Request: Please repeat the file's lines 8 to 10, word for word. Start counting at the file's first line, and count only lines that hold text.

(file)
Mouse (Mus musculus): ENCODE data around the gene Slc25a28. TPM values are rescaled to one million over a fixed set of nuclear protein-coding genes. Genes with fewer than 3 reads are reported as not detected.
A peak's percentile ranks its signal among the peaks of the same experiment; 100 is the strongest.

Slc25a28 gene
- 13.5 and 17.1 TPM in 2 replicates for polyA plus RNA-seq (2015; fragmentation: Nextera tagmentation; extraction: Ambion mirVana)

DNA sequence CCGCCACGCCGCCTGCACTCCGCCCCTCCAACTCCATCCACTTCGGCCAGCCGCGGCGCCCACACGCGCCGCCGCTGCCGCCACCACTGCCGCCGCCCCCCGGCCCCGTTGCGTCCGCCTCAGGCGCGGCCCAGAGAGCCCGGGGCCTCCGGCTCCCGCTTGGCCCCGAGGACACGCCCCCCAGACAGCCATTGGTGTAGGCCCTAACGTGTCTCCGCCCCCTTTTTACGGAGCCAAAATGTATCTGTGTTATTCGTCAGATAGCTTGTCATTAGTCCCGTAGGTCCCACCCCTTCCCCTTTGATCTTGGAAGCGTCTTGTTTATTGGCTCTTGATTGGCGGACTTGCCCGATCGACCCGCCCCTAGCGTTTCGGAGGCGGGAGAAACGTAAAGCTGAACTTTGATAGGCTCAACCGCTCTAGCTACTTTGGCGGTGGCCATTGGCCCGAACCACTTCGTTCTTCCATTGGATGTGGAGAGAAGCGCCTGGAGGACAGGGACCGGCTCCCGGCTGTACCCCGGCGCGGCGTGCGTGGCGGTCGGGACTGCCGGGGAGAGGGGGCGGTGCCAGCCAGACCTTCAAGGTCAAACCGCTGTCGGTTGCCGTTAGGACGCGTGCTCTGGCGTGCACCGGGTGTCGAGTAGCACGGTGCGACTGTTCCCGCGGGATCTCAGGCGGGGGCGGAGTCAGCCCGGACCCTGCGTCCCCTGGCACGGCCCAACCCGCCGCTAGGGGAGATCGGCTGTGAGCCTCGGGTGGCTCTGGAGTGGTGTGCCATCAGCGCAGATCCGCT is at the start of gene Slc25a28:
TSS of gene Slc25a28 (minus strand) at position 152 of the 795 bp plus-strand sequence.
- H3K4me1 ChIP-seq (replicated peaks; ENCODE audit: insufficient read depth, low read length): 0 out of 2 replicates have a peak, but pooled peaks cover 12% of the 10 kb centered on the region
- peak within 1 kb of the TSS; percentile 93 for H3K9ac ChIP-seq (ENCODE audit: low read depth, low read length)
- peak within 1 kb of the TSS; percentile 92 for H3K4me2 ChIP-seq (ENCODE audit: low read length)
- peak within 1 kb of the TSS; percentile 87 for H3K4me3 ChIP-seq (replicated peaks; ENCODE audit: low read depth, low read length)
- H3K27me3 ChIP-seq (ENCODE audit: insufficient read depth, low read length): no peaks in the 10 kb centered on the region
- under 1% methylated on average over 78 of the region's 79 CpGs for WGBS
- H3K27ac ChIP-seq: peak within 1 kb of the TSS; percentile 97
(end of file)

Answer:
- peak within 1 kb of the TSS; percentile 93 for H3K9ac ChIP-seq (ENCODE audit: low read depth, low read length)
- peak within 1 kb of the TSS; percentile 92 for H3K4me2 ChIP-seq (ENCODE audit: low read length)
- peak within 1 kb of the TSS; percentile 87 for H3K4me3 ChIP-seq (replicated peaks; ENCODE audit: low read depth, low read length)